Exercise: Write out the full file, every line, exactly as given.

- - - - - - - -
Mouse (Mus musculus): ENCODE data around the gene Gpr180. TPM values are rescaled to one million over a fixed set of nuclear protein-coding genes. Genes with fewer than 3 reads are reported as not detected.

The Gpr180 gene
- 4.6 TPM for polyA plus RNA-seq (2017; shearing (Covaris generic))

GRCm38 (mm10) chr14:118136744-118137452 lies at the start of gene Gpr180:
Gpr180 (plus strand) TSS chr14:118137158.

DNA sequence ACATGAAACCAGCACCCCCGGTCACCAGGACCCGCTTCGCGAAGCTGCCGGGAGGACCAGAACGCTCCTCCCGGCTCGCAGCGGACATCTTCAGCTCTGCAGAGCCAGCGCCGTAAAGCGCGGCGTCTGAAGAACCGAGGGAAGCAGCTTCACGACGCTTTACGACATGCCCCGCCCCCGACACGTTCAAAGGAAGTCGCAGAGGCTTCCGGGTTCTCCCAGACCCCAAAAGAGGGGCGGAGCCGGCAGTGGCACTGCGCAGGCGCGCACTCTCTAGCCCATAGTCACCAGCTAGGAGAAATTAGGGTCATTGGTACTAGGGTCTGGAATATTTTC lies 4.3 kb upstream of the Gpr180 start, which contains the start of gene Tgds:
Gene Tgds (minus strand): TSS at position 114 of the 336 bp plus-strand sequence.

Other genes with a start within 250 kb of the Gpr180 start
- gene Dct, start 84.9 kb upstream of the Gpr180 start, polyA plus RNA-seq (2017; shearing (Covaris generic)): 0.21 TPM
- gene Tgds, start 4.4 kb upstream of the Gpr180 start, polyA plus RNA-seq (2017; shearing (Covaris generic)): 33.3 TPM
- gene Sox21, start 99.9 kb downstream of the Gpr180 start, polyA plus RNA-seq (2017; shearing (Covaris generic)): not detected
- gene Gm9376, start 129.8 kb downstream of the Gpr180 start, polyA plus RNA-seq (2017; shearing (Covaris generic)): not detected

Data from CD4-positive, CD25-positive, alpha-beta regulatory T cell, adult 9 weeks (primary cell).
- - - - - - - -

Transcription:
Mouse (Mus musculus): ENCODE data around the gene Gpr180. TPM values are rescaled to one million over a fixed set of nuclear protein-coding genes. Genes with fewer than 3 reads are reported as not detected.

The Gpr180 gene
- 4.6 TPM for polyA plus RNA-seq (2017; shearing (Covaris generic))

GRCm38 (mm10) chr14:118136744-118137452 lies at the start of gene Gpr180:
Gpr180 (plus strand) TSS chr14:118137158.

DNA sequence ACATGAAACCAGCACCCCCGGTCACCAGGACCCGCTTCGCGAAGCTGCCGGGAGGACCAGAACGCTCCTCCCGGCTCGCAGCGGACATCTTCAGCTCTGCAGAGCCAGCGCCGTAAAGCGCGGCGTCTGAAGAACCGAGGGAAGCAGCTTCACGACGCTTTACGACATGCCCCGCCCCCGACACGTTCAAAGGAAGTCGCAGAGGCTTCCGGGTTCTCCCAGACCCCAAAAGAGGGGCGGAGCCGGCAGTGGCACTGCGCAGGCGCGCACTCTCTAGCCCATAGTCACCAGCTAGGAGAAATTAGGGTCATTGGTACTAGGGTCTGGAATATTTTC lies 4.3 kb upstream of the Gpr180 start, which contains the start of gene Tgds:
Gene Tgds (minus strand): TSS at position 114 of the 336 bp plus-strand sequence.

Other genes with a start within 250 kb of the Gpr180 start
- gene Dct, start 84.9 kb upstream of the Gpr180 start, polyA plus RNA-seq (2017; shearing (Covaris generic)): 0.21 TPM
- gene Tgds, start 4.4 kb upstream of the Gpr180 start, polyA plus RNA-seq (2017; shearing (Covaris generic)): 33.3 TPM
- gene Sox21, start 99.9 kb downstream of the Gpr180 start, polyA plus RNA-seq (2017; shearing (Covaris generic)): not detected
- gene Gm9376, start 129.8 kb downstream of the Gpr180 start, polyA plus RNA-seq (2017; shearing (Covaris generic)): not detected

Data from CD4-positive, CD25-positive, alpha-beta regulatory T cell, adult 9 weeks (primary cell).